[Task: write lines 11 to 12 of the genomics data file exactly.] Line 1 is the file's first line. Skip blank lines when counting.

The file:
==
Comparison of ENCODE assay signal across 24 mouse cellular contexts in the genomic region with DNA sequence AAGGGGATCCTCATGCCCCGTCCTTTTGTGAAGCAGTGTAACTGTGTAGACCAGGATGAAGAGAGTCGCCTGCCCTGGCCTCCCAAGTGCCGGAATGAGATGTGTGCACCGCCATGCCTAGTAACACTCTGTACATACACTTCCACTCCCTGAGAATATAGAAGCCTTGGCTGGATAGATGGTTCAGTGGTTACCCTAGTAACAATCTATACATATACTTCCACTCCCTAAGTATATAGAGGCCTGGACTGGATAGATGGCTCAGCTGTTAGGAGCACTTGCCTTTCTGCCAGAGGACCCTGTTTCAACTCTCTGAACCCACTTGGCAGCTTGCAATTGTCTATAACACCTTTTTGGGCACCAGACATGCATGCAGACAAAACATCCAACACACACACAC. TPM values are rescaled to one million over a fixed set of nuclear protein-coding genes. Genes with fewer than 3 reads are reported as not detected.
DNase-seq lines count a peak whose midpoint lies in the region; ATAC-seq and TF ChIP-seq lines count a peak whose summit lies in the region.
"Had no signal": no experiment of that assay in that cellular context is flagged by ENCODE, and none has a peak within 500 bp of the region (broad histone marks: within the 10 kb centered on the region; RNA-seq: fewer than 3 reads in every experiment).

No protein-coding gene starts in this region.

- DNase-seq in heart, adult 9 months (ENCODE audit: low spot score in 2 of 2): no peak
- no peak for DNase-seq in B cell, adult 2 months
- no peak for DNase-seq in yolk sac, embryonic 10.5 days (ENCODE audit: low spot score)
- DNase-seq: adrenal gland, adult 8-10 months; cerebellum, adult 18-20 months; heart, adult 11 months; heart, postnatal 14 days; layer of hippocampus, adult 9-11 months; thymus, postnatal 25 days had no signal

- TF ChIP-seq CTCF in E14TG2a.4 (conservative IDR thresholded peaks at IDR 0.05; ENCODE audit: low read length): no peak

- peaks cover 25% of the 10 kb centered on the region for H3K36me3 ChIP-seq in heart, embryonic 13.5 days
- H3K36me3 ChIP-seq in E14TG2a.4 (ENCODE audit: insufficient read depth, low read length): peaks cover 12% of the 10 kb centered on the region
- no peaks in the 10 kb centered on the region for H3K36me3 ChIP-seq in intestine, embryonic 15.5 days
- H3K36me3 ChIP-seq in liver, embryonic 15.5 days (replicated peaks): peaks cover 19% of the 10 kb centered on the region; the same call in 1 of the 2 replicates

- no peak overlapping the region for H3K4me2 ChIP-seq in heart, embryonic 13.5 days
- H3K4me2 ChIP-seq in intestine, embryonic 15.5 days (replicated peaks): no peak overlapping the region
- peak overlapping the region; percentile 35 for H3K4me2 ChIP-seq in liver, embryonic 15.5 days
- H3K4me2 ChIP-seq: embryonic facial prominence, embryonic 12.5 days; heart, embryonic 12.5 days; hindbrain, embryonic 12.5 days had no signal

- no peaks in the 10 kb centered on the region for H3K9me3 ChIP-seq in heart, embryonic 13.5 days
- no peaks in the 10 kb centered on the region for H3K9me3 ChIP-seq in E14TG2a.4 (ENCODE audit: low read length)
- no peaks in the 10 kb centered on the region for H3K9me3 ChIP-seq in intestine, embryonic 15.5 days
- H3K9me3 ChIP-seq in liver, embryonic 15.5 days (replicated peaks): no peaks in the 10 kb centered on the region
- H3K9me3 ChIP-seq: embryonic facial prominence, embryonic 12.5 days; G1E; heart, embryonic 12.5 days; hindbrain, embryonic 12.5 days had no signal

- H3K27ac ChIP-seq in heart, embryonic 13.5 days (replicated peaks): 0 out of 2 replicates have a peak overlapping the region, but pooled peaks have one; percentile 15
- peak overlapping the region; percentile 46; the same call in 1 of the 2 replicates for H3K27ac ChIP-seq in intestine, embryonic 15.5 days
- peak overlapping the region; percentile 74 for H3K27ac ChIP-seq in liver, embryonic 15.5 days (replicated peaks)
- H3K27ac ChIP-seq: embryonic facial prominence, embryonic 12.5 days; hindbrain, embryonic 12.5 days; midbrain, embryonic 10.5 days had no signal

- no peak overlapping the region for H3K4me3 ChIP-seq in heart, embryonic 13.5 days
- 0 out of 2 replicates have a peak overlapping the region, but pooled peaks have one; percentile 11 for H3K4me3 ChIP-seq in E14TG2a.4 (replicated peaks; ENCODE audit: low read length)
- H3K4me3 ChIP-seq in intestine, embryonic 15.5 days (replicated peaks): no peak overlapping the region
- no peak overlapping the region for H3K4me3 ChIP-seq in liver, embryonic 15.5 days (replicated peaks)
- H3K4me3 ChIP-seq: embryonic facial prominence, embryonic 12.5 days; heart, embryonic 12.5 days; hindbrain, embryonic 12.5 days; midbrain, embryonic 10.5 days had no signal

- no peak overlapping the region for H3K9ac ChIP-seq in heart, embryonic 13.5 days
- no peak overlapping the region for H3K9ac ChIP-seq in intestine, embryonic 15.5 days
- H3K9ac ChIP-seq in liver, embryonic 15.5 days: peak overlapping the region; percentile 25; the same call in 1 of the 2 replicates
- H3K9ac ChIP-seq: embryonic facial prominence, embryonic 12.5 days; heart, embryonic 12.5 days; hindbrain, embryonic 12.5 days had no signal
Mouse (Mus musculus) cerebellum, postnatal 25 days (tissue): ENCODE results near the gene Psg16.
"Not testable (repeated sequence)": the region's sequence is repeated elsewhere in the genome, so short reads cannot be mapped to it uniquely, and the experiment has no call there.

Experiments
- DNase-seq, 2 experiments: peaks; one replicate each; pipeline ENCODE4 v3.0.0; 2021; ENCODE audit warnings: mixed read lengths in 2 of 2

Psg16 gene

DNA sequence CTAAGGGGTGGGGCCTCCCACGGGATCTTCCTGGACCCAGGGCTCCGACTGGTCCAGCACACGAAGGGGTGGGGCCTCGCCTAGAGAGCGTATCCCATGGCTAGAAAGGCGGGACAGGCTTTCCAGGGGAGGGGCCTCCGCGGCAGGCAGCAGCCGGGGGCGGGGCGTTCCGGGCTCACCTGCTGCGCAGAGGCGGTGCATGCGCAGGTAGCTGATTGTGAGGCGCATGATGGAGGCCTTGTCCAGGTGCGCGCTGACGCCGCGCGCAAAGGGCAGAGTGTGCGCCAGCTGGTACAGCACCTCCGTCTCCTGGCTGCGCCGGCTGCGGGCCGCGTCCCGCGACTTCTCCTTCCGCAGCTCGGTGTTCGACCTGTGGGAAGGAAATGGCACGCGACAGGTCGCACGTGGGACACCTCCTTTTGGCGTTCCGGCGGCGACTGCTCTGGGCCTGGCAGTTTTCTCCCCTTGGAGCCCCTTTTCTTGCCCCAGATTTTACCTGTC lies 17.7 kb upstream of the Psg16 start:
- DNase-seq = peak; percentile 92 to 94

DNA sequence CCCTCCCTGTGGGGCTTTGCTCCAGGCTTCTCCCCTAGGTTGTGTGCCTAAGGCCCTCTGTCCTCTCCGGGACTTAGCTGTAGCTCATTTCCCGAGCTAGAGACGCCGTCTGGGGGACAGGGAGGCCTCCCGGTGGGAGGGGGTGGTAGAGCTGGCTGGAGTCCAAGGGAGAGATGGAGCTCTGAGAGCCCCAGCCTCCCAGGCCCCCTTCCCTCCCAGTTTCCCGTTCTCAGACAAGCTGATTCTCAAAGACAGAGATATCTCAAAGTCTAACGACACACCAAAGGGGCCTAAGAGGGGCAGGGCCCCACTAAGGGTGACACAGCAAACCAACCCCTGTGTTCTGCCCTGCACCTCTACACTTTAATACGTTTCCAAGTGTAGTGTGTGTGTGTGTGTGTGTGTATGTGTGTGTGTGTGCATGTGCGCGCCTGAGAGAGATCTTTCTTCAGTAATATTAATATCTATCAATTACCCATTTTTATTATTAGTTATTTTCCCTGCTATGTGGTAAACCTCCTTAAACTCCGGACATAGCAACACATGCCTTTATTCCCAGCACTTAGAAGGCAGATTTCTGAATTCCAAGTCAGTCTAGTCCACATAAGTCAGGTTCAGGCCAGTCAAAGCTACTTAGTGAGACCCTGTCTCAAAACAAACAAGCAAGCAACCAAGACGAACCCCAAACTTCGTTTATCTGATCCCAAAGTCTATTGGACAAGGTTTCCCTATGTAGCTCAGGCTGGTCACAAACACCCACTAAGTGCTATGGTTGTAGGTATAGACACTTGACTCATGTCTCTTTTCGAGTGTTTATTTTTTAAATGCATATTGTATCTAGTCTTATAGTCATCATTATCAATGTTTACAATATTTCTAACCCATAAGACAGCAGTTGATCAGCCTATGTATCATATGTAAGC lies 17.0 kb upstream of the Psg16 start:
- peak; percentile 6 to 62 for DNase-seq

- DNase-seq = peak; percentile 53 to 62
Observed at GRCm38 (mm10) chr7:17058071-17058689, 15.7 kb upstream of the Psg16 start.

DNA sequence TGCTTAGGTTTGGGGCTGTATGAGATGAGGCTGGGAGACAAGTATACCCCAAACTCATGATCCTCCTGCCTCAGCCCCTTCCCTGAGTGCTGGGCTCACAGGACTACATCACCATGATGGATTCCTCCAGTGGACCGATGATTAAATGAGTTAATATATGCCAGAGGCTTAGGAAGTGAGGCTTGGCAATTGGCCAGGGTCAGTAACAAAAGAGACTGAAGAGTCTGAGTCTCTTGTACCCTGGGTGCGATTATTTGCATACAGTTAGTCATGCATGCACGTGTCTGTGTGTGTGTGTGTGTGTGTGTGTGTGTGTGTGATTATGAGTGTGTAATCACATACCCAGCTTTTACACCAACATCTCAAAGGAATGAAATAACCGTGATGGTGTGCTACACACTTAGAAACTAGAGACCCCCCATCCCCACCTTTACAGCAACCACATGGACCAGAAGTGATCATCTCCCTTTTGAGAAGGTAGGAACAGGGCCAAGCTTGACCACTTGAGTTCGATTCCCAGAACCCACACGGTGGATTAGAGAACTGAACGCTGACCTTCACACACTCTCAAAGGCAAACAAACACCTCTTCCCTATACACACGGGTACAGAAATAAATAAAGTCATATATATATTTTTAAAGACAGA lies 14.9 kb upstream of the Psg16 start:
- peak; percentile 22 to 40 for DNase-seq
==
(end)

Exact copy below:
- H3K36me3 ChIP-seq in E14TG2a.4 (ENCODE audit: insufficient read depth, low read length): peaks cover 12% of the 10 kb centered on the region
- no peaks in the 10 kb centered on the region for H3K36me3 ChIP-seq in intestine, embryonic 15.5 days